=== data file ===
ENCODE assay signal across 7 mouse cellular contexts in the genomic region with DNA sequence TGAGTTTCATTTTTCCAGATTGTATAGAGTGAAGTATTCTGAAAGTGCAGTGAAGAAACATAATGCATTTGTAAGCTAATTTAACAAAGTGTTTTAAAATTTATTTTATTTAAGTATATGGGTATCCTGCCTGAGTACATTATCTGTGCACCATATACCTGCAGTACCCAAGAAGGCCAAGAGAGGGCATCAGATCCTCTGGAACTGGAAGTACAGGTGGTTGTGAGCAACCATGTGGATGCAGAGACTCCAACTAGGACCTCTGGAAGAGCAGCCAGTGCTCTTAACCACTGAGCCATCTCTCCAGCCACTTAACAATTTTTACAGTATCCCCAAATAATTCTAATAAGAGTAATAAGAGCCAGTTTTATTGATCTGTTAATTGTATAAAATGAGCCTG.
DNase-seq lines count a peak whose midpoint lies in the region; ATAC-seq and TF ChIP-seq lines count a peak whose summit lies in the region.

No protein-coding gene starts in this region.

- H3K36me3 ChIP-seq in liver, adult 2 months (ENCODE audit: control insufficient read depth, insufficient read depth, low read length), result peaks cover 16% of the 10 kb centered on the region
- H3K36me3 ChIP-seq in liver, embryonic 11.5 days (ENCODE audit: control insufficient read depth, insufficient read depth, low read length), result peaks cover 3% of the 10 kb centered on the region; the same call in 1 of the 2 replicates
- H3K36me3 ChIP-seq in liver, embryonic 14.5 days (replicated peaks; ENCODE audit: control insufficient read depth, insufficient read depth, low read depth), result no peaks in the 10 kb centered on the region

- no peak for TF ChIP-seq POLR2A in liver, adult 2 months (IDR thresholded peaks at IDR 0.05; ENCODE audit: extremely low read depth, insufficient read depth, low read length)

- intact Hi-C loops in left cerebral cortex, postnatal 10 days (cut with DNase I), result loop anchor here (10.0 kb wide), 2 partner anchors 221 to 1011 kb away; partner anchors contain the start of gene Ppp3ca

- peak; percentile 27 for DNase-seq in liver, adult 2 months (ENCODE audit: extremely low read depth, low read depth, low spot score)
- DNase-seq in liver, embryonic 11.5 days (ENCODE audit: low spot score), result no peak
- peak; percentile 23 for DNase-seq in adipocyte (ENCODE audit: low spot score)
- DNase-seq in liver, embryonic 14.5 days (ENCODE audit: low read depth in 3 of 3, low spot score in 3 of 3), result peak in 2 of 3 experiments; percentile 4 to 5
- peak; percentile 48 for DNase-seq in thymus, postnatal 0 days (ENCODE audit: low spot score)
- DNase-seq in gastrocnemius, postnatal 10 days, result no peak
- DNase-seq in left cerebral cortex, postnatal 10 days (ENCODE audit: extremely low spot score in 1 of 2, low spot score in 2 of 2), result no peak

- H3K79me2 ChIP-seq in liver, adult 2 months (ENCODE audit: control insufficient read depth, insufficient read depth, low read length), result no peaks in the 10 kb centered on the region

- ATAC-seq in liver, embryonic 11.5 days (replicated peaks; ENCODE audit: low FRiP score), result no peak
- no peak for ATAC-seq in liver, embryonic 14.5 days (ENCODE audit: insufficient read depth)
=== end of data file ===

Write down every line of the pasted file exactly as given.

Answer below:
ENCODE assay signal across 7 mouse cellular contexts in the genomic region with DNA sequence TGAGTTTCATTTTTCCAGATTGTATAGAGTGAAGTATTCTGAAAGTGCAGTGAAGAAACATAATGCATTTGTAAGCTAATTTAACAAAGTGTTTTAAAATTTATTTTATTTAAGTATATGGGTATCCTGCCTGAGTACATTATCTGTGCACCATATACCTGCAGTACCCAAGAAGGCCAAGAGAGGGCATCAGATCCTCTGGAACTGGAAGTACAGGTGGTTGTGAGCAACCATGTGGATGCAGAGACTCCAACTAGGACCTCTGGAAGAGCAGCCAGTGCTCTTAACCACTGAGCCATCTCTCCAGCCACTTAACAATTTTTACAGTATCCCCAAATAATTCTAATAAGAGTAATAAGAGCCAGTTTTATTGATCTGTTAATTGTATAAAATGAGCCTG.
DNase-seq lines count a peak whose midpoint lies in the region; ATAC-seq and TF ChIP-seq lines count a peak whose summit lies in the region.

No protein-coding gene starts in this region.

- H3K36me3 ChIP-seq in liver, adult 2 months (ENCODE audit: control insufficient read depth, insufficient read depth, low read length), result peaks cover 16% of the 10 kb centered on the region
- H3K36me3 ChIP-seq in liver, embryonic 11.5 days (ENCODE audit: control insufficient read depth, insufficient read depth, low read length), result peaks cover 3% of the 10 kb centered on the region; the same call in 1 of the 2 replicates
- H3K36me3 ChIP-seq in liver, embryonic 14.5 days (replicated peaks; ENCODE audit: control insufficient read depth, insufficient read depth, low read depth), result no peaks in the 10 kb centered on the region

- no peak for TF ChIP-seq POLR2A in liver, adult 2 months (IDR thresholded peaks at IDR 0.05; ENCODE audit: extremely low read depth, insufficient read depth, low read length)

- intact Hi-C loops in left cerebral cortex, postnatal 10 days (cut with DNase I), result loop anchor here (10.0 kb wide), 2 partner anchors 221 to 1011 kb away; partner anchors contain the start of gene Ppp3ca

- peak; percentile 27 for DNase-seq in liver, adult 2 months (ENCODE audit: extremely low read depth, low read depth, low spot score)
- DNase-seq in liver, embryonic 11.5 days (ENCODE audit: low spot score), result no peak
- peak; percentile 23 for DNase-seq in adipocyte (ENCODE audit: low spot score)
- DNase-seq in liver, embryonic 14.5 days (ENCODE audit: low read depth in 3 of 3, low spot score in 3 of 3), result peak in 2 of 3 experiments; percentile 4 to 5
- peak; percentile 48 for DNase-seq in thymus, postnatal 0 days (ENCODE audit: low spot score)
- DNase-seq in gastrocnemius, postnatal 10 days, result no peak
- DNase-seq in left cerebral cortex, postnatal 10 days (ENCODE audit: extremely low spot score in 1 of 2, low spot score in 2 of 2), result no peak

- H3K79me2 ChIP-seq in liver, adult 2 months (ENCODE audit: control insufficient read depth, insufficient read depth, low read length), result no peaks in the 10 kb centered on the region

- ATAC-seq in liver, embryonic 11.5 days (replicated peaks; ENCODE audit: low FRiP score), result no peak
- no peak for ATAC-seq in liver, embryonic 14.5 days (ENCODE audit: insufficient read depth)